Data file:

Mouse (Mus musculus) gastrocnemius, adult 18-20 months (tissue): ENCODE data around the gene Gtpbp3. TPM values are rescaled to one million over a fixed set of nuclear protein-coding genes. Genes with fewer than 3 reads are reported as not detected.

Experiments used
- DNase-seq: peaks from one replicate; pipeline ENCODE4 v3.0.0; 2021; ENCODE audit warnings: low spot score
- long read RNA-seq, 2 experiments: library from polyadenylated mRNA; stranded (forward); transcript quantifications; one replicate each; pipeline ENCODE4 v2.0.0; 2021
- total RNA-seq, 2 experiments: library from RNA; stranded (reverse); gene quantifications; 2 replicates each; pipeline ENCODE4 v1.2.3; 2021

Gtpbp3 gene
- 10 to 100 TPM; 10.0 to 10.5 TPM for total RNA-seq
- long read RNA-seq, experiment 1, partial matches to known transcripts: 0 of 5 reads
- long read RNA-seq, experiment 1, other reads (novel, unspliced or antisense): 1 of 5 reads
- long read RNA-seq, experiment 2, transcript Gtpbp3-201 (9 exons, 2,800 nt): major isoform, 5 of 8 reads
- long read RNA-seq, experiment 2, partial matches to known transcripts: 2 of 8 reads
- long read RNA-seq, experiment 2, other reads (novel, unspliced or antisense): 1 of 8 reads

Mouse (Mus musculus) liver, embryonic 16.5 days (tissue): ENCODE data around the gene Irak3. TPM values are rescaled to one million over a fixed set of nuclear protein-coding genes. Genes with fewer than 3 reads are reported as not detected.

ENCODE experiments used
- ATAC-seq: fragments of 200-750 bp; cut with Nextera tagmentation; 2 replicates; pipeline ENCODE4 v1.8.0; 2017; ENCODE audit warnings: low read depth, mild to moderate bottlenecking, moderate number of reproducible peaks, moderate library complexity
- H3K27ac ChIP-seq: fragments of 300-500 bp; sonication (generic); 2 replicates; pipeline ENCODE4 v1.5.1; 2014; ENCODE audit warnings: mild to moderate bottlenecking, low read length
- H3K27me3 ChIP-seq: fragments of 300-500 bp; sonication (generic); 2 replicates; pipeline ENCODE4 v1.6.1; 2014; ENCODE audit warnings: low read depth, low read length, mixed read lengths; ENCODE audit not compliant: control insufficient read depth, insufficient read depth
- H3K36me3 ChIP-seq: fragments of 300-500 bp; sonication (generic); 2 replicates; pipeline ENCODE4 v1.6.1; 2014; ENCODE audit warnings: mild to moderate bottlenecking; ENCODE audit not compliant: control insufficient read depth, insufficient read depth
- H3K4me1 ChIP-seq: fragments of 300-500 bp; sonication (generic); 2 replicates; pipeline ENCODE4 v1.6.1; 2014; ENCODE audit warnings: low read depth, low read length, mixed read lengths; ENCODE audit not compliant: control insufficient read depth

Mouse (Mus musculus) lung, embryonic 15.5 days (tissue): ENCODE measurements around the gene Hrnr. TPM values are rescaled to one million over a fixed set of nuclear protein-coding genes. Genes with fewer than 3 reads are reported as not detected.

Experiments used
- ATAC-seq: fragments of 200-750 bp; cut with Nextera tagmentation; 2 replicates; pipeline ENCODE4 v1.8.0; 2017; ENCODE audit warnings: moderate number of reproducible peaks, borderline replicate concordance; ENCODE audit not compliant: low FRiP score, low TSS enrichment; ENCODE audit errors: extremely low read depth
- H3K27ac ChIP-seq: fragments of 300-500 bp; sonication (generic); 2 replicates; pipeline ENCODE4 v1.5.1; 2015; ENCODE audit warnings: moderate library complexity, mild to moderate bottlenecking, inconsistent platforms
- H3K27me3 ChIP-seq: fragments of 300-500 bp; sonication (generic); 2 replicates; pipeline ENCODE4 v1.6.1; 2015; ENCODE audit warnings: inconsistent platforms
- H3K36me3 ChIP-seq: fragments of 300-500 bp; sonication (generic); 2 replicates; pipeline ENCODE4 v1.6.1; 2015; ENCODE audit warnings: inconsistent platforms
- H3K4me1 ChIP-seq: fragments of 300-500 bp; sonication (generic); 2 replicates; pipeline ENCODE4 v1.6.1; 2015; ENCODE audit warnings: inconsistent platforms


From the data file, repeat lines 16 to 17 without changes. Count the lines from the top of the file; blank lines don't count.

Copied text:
- H3K27ac ChIP-seq: fragments of 300-500 bp; sonication (generic); 2 replicates; pipeline ENCODE4 v1.5.1; 2014; ENCODE audit warnings: mild to moderate bottlenecking, low read length
- H3K27me3 ChIP-seq: fragments of 300-500 bp; sonication (generic); 2 replicates; pipeline ENCODE4 v1.6.1; 2014; ENCODE audit warnings: low read depth, low read length, mixed read lengths; ENCODE audit not compliant: control insufficient read depth, insufficient read depth